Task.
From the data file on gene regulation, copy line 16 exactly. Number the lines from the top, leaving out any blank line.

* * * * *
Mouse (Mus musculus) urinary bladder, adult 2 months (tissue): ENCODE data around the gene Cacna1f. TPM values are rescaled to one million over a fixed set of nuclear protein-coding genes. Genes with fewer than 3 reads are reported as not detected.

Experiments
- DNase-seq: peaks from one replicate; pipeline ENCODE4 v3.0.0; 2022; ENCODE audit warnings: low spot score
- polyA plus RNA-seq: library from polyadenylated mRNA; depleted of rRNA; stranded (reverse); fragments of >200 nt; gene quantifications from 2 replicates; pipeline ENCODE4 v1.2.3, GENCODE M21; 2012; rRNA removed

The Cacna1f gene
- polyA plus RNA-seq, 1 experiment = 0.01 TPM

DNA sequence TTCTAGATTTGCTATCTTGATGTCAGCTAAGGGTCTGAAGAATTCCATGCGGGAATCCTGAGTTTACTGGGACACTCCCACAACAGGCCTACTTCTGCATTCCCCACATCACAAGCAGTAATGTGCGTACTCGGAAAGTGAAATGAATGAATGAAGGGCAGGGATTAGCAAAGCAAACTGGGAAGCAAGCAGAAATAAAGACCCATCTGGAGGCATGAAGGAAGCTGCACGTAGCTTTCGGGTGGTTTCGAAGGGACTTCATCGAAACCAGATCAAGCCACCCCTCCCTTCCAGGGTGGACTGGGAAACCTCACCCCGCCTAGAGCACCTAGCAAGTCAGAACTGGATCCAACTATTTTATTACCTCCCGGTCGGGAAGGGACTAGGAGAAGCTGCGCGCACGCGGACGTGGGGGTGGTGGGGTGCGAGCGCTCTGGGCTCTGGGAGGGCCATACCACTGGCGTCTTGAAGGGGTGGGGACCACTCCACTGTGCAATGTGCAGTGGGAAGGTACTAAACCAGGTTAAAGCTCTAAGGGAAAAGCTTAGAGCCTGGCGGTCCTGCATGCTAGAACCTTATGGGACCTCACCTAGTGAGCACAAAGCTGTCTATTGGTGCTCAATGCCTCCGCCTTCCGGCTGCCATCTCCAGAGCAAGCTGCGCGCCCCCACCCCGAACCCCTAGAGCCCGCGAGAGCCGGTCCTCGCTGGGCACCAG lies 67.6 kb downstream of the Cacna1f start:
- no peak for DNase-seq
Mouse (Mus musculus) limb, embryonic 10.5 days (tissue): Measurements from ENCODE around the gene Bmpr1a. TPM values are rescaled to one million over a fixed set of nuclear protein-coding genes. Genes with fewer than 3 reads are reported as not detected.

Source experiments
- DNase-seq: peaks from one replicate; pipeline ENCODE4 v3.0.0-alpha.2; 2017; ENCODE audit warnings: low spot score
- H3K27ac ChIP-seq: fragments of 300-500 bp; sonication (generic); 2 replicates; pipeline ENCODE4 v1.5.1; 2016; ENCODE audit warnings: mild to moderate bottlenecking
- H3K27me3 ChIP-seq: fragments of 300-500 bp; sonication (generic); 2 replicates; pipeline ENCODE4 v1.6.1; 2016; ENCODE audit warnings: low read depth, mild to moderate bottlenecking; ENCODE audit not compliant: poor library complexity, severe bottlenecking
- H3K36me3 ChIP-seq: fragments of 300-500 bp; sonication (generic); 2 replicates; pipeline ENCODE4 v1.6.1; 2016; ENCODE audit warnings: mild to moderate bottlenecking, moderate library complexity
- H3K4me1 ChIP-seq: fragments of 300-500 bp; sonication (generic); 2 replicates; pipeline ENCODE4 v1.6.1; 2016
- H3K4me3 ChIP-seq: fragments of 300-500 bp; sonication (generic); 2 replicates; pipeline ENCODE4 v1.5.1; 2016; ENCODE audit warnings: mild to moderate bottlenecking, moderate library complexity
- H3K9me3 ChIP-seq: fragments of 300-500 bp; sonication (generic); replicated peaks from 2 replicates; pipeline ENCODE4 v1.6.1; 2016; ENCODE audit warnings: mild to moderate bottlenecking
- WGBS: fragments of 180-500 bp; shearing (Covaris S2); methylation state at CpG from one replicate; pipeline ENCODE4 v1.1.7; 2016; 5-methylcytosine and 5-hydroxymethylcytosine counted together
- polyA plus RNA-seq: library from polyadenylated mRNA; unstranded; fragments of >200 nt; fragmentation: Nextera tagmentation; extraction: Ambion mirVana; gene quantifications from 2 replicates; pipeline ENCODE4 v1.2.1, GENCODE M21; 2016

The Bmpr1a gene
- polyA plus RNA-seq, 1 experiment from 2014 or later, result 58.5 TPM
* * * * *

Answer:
- H3K4me3 ChIP-seq: fragments of 300-500 bp; sonication (generic); 2 replicates; pipeline ENCODE4 v1.5.1; 2016; ENCODE audit warnings: mild to moderate bottlenecking, moderate library complexity